I come from a long line of biscuit eaters. Ask anyone who grew up in the South, where the biscuit is considered its own food group, and you are likely to hear this. However, the eating of biscuits is not the activity in question (you can always find the eaters) but rather the making of biscuits. This is an art form in need of preservation since, like much good Southern lore, it is something that for the most part has been handed down in the oral tradition. You talk about how to make biscuits; you talk while you go through the steps of making them; and then you talk in between and all around eating them.
Some of my best memories are of being perched on my grandmother's kitchen counter, the tiny room bright with summer sunlight, while she mixed and kneaded and talked in a voice barely audible over the slap and roll of dough. I don't remember any cookbooks spread out on the counter. As a matter of fact, I remember her having only one cookbook, its spine broken and held together with a big rubber band, its pages stuffed with coupons. I think we assumed that all of her secrets were housed there and that she had simply memorized them for convenience. Well, she had them memorized, that's for sure, but there is no book anywhere that can teach what she had come to know after years of almost daily practice, starting as a girl growing up on a farm out in the middle of Robeson County, North Carolina. I have tried throughout my life to make biscuits that taste like the ones she made, but have never succeeded. Of course a good recipe helps, and you must start with the right ingredients, but I have come to believe that biscuits depend on the sense of touch more than anything else. Bill Neal, the late Southern chef I rely on to fill in the gaps of my memory, wrote that biscuits, "like all baking but more so, are in the hands, not the head."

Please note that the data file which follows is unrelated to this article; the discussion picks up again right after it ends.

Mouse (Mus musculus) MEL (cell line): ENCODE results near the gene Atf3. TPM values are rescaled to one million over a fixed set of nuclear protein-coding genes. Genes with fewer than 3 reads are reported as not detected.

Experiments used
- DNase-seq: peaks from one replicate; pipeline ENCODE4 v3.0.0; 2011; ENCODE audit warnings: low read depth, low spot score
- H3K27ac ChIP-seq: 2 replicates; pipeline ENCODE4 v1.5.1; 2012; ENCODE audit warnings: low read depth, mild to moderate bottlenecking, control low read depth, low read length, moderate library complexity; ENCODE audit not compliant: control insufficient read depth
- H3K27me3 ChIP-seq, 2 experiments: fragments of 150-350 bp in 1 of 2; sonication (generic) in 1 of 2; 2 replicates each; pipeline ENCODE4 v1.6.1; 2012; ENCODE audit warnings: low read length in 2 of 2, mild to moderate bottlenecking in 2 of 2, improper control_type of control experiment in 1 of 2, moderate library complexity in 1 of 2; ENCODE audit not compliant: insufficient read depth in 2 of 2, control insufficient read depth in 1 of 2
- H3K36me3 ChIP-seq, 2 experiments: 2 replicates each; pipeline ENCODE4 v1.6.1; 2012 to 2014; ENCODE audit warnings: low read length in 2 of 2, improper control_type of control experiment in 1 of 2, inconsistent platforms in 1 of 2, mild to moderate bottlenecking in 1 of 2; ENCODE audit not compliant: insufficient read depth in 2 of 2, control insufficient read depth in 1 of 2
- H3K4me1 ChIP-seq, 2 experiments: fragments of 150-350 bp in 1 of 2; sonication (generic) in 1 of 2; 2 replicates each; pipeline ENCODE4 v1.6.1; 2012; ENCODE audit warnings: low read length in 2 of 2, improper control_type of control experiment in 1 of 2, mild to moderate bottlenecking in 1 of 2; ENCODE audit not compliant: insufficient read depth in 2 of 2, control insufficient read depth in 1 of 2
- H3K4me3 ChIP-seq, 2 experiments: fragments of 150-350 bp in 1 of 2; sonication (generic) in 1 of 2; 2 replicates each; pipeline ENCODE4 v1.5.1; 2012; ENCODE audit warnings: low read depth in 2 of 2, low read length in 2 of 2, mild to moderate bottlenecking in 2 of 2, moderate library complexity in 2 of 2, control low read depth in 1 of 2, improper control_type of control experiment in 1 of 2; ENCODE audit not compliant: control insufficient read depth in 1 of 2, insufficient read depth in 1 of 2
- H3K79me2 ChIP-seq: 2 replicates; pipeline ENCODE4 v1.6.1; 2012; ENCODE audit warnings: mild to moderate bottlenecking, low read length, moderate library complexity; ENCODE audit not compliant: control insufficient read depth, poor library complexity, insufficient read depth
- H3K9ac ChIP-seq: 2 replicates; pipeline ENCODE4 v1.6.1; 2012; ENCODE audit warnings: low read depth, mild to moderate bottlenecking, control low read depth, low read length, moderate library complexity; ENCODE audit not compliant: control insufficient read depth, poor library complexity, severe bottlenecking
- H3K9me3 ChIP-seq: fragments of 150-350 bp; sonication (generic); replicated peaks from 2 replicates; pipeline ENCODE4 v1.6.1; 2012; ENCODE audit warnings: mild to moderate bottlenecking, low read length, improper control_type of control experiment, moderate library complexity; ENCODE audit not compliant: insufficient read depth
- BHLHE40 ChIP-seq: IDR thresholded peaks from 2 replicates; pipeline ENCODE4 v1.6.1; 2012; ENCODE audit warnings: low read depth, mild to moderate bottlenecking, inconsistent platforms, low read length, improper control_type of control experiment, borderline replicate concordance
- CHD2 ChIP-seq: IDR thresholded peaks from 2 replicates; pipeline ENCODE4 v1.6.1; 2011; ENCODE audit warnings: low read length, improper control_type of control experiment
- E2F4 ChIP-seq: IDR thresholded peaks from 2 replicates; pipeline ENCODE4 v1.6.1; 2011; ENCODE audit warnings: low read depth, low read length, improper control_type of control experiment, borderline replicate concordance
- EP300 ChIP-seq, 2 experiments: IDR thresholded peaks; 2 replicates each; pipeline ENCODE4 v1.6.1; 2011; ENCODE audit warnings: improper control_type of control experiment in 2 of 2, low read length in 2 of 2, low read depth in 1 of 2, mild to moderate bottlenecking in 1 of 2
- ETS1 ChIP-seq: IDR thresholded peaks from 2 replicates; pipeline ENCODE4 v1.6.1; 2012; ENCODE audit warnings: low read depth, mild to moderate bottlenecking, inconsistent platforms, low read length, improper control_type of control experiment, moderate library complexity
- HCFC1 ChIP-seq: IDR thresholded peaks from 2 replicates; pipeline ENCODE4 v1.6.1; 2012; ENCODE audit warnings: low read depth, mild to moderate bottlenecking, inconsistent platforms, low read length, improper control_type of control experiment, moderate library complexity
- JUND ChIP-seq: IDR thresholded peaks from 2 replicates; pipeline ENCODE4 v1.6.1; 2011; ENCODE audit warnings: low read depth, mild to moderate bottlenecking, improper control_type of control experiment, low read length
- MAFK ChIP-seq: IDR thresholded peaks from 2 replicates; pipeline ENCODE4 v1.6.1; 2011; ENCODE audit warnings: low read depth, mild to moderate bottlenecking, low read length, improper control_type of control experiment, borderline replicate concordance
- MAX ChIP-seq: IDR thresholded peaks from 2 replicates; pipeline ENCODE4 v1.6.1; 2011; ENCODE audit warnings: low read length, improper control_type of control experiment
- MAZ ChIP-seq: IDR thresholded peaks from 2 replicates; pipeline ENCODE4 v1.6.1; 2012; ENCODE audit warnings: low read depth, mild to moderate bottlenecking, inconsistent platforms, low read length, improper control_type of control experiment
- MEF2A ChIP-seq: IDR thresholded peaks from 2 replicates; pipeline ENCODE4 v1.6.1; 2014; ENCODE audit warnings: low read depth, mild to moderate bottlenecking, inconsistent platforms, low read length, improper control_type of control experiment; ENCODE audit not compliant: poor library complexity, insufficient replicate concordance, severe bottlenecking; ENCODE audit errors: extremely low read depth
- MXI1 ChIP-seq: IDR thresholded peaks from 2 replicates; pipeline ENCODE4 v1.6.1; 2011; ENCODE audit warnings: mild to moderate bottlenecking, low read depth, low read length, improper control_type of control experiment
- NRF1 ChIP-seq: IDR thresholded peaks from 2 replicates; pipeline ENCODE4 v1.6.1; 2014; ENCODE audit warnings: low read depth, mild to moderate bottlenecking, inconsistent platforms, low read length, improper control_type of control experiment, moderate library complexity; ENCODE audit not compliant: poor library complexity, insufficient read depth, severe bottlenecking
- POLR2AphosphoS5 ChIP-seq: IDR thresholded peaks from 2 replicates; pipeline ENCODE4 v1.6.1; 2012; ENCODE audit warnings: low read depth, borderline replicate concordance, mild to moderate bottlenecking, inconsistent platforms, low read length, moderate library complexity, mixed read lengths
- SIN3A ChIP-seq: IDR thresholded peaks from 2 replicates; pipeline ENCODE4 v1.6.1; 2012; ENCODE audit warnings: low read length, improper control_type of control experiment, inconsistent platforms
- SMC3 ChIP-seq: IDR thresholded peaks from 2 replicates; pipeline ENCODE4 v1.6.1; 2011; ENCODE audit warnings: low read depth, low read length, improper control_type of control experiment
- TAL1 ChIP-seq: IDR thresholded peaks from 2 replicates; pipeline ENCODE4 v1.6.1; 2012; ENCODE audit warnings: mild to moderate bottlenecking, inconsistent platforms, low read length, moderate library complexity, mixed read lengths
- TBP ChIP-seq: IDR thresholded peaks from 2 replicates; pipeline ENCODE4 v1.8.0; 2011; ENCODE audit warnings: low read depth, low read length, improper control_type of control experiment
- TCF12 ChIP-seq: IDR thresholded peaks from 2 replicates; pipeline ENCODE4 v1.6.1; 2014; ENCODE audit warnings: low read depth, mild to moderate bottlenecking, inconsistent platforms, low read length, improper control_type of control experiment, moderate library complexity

I'm back in my grandmother's house now, a hot, melt-in-your-mouth biscuit in hand. I dip it in redeye gravy, pull it apart and lay a piece of salty fried country ham inside (this is not to be confused with regular ham of any variety). Or, while the steam still rises, I put a big pat of butter within and trap it there to melt. For dessert, I pour dark Karo syrup into a bowl and then whip in butter to make a smooth cinnamon-bronze sauce for dipping. Crème brûlée or tiramisu or what-have-you, there's no dessert that can match biscuits with Karo syrup. But however you slice it, you need that biscuit.